New Clause. — (Clergy, Voluntary Offerings.)

Part of Orders of the Day — Finance Bill – in the House of Commons at 12:00 am on 22nd June 1960.

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Mr. Amory:

I apologise to my hon. Friend the Member for Aberdeenshire, West (Mr. Hendry) for not being present when he' moved the new Clause. I had some work to do which I found it very difficult to postpone and I am sorry if I missed several other speeches, too. I know how strongly hon. Members feel on this subject. It is a subject which we have discussed on a number of previous occasions, and on every occasion my predecessors have not found it possible to accept the validity of the principle which lies behind this new Clause.

I found the observations of my hon. Friend the Member for Wolverhampton, South-West (Mr. Powell) absolutely conclusive. All of us must feel that we are dealing with men who are devoted to a high vocation. Further, we all agree that in most cases they are underpaid. If all of us feel that, the right answer must be to raise their pay rather than to seek for discriminatory tax treatment. That is the way to solve the problem.

On a number of occasions it has been held that voluntary offerings of all kinds are income. That has been held by courts of all levels. Coming to ministers of religion, nearly all clergymen obtain some part of their income in the form of voluntary offerings. I understand that many ministers of the free churches receive most of their income, in some cases all their income, in that form. In many cases the voluntary offerings are not made direct to the clergyman in the parish but are made to the central fund, and then payments are made out from that to clergymen whose stipends particularly need supplementing. Therefore, voluntary offerings of this kind are a more complicated matter than appears at first sight.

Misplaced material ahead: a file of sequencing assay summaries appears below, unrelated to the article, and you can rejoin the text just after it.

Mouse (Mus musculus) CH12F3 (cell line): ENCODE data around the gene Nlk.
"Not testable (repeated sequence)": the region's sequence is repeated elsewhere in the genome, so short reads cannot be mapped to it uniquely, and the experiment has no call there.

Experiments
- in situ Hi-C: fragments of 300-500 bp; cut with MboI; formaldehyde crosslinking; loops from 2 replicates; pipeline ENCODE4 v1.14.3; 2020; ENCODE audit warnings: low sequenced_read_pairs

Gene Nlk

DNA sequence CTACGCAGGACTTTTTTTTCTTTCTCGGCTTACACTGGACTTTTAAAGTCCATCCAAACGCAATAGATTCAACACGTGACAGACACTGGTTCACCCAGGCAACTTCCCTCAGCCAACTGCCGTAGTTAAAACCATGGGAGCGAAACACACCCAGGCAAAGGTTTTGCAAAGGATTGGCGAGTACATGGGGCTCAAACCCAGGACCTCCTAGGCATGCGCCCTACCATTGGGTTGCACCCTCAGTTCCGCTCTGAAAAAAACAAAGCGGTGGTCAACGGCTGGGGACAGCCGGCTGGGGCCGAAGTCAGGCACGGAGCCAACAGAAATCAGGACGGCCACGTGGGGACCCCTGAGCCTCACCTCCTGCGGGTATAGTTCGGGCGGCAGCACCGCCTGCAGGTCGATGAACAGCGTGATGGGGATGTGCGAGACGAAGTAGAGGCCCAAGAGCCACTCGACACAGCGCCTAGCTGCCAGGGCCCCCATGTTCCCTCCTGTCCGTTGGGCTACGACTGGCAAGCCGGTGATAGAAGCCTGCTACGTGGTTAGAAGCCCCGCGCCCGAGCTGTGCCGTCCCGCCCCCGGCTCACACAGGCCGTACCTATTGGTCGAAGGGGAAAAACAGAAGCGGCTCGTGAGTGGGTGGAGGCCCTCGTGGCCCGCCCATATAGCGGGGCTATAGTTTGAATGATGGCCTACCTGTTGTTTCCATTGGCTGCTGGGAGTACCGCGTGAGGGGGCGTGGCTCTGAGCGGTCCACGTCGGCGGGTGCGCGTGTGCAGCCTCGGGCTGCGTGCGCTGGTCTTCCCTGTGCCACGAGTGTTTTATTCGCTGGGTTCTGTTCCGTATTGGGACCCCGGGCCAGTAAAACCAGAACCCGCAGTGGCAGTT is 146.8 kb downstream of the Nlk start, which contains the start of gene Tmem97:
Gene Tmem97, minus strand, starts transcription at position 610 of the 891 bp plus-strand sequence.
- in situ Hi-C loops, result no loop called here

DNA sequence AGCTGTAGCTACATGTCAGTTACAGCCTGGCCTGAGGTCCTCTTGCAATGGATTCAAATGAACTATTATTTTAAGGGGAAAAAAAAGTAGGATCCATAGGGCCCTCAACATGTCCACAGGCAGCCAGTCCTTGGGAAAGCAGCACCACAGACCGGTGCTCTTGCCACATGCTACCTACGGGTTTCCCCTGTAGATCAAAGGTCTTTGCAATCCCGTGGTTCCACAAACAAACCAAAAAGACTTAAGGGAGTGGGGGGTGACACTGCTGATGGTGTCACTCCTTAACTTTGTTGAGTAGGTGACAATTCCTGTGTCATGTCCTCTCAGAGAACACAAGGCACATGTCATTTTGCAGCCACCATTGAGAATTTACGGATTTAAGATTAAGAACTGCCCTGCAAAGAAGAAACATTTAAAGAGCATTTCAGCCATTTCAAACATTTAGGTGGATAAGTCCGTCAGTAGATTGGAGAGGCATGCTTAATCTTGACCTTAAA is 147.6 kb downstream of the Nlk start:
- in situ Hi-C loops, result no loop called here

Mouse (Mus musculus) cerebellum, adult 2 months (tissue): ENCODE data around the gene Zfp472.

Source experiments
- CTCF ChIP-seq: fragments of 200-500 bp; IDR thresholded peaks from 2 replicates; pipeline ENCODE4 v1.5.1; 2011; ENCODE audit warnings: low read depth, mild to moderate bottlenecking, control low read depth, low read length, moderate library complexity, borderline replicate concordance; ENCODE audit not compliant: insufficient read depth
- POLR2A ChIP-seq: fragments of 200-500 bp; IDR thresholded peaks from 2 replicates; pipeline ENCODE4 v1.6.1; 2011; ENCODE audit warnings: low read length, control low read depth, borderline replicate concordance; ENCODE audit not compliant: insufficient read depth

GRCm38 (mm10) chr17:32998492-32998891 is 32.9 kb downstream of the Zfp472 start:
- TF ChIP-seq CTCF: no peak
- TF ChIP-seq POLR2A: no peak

If all voluntary offerings were exempted, some very strange anomalies would arise in the treatment. A clergyman whose income was £800 a year, largely composed of voluntary offerings, would pay very little tax indeed, whereas a clergyman whose stipend of £800 was paid otherwise than by voluntary offerings might pay a substantial sum in tax.

My predecessor examined this question in 1957 with a real desire to find a solution. In 1958 we found one thing that we could do, and which we did, for the benefit of the clergy, namely the removal of the disqualification from charity relief in certain cases.

It may be thought offensive to compare voluntary offerings received by clergymen with the tips and gratuities received by other people, but exactly the same principle of taxation applies, and such offerings in tips and gratuities are subject to tax.